By Ed Huyck
By Ed Huyck
By Ed Huyck
By Ed Huyck
By Ed Huyck
By Ed Huyck
By Ed Huyck
By Ed Huyck
It has become The Deal That Refuses to Die. Only last week, it appeared that the City of Minneapolis's long-running efforts to redevelop Block E had failed again when it was revealed that investor James Binger, who had committed $10 million to a proposed hotel/entertainment/retail project, had backed out at the last minute. Many members of the city council said that it might finally be time to pull the plug on the developer's rights to the civic sinkhole located across Hennepin Avenue from the Target Center.
But by the time the matter came up for discussion before a joint meeting of three council committees this week--attended by 11 of 13 council members--there didn't seem to be much concern about who might or might not be putting up the cash. The block's would-be developers and their new angel, local advertising exec Lee Lynch, told the council that a fresh group of investors (including Lynch), was being cobbled together to fill the funding gap. Although many members appeared skeptical, Council President Jackie Cherryhomes told her colleagues, "Bottom line, it's a fluid project right now.... If we can't do it now, when can we do it?"
At the end of three hours of discussion Monday afternoon, council members voted to forward consideration of the deal's proposed financing package to the full council this Friday, March 3, setting the stage for what most observers expect to be a very close vote on a deal whose official public price tag stands at nearly $40 million.
Before the $10 million shuffle began, city hall handicappers suggested that the council was ready to narrowly pass the plan being proposed by Chicago-based McCaffery Interests, along with Brookfield Properties US LLC (a subsidiary of Toronto-based Brookfield Properties Corp.) and St. Cloud-based Graves Hospitality Corp. Minneapolis Community Development Agency (MCDA) executive director Steve Cramer is recommending approval of the proposal, which also has the support of Mayor Sharon Sayles Belton.
But last week one city official offered a striking counterpoint to the Block E boosting, cautioning that glitzing up the property will come at a steep public cost. On February 22, City Finance Officer John Moir sent a strongly worded memo to city council members, suggesting that even if Lynch and his allies can raise the $10 million, the deal might spell trouble for taxpayers. "It's very unique, unusual financing that's being proposed," Moir tells City Pages. "I'm not recommending it from a finance perspective."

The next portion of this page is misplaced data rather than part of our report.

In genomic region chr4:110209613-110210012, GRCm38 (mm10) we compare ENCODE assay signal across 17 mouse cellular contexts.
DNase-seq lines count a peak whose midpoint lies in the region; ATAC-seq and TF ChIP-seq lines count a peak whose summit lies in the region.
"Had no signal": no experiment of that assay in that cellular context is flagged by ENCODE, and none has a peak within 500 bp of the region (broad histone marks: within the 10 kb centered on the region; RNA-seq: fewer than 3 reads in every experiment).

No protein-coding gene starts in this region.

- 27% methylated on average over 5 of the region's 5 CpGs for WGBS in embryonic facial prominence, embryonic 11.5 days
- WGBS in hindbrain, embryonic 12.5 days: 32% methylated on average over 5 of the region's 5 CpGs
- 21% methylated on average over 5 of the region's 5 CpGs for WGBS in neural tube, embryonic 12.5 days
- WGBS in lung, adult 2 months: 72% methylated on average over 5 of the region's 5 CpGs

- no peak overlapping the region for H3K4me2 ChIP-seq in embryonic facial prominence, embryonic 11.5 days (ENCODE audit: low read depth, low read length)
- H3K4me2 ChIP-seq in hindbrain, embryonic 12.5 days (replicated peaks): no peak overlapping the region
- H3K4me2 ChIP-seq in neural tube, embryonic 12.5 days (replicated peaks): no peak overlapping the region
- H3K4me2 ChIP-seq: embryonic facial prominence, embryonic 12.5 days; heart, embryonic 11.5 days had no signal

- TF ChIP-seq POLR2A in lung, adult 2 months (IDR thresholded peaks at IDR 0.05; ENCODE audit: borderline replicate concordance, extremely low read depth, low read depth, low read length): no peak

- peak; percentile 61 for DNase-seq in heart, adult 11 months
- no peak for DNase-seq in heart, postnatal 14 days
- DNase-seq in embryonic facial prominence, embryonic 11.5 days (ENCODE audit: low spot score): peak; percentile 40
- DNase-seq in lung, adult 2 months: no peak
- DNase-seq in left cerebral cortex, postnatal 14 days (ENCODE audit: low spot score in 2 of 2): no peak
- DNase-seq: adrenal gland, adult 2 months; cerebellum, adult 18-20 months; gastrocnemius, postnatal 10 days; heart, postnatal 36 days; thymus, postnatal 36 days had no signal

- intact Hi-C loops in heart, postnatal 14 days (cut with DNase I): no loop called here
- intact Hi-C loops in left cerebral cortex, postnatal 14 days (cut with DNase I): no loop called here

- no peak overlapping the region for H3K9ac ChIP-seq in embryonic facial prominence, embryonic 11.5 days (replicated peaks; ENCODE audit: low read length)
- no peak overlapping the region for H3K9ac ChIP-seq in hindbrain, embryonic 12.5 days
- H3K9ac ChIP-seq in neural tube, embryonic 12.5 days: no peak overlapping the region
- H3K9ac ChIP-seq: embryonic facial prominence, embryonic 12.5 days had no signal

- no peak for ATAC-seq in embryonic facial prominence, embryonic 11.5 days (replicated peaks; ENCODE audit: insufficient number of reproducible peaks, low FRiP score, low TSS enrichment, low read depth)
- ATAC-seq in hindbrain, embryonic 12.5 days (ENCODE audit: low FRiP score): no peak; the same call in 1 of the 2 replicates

In a nutshell, the latest Block E blueprint involves a $134 million complex including a 17-screen movie theater, a 256-room Marriott Renaissance Hotel, and 128,000 square feet of entertainment/retail space that ostensibly will be anchored by an ESPN Zone sports bar and might also include a brew pub, a bookstore, and a steak house. Washington, D.C.-based Union Labor Life Insurance Company would provide $56.8 million in financing; Binger's investment was to have leveraged another $23.5 million loan. The developers propose pitching in an additional $3.15 million, (a little more than two percent of the total tab). The rest--$39.1 million, or close to 30 percent--is to be supplied by the public.
Like many city-assisted projects, the Block E plan calls for using tax-increment financing (TIF), a tool that allows the city to subsidize development via the increased property taxes to be generated by the project itself. In most such deals, Moir says, public costs are limited to the amount of TIF a deal can support, almost $20.3 million in the case of Block E. But under the current deal, the finance officer's memo notes, the city proposes to add another $19 million in subsidies through a variety of what he calls "precedent-setting" methods. Among the finance chief's top concerns:
* The city still owes $14.2 million for loans taken out to buy the land and demolish the buildings that once stood on the block, including a $7 million balance on a federal Community Development Block Grant. Moir says the money "must be repaid," and that the current plan provides no mechanism for doing so.
* Minneapolis collects a three percent tax on tickets, food, drink, and merchandise "sold in public places during live performances," as well as on short-term lodging. Normally, Moir's memo points out, that money goes straight into the city's general fund; but the MCDA and McCaffery have hammered out a deal to earmark more than $4.6 million in projected taxes from Block E's entertainment venues to pay for the development. The memo warns that the diversion would result in "lost revenue to the City General Fund every year for 25 years."
* Moir's memo also sounds a note of caution for city taxpayers: "The proposed finance plan puts further stress on balancing the [city] budget and increases pressure to raise general property taxes higher than they would otherwise be." Taxes for residential taxpayers are likely to increase anyway, Moir adds, as a predicted office-space glut drives commercial property values down.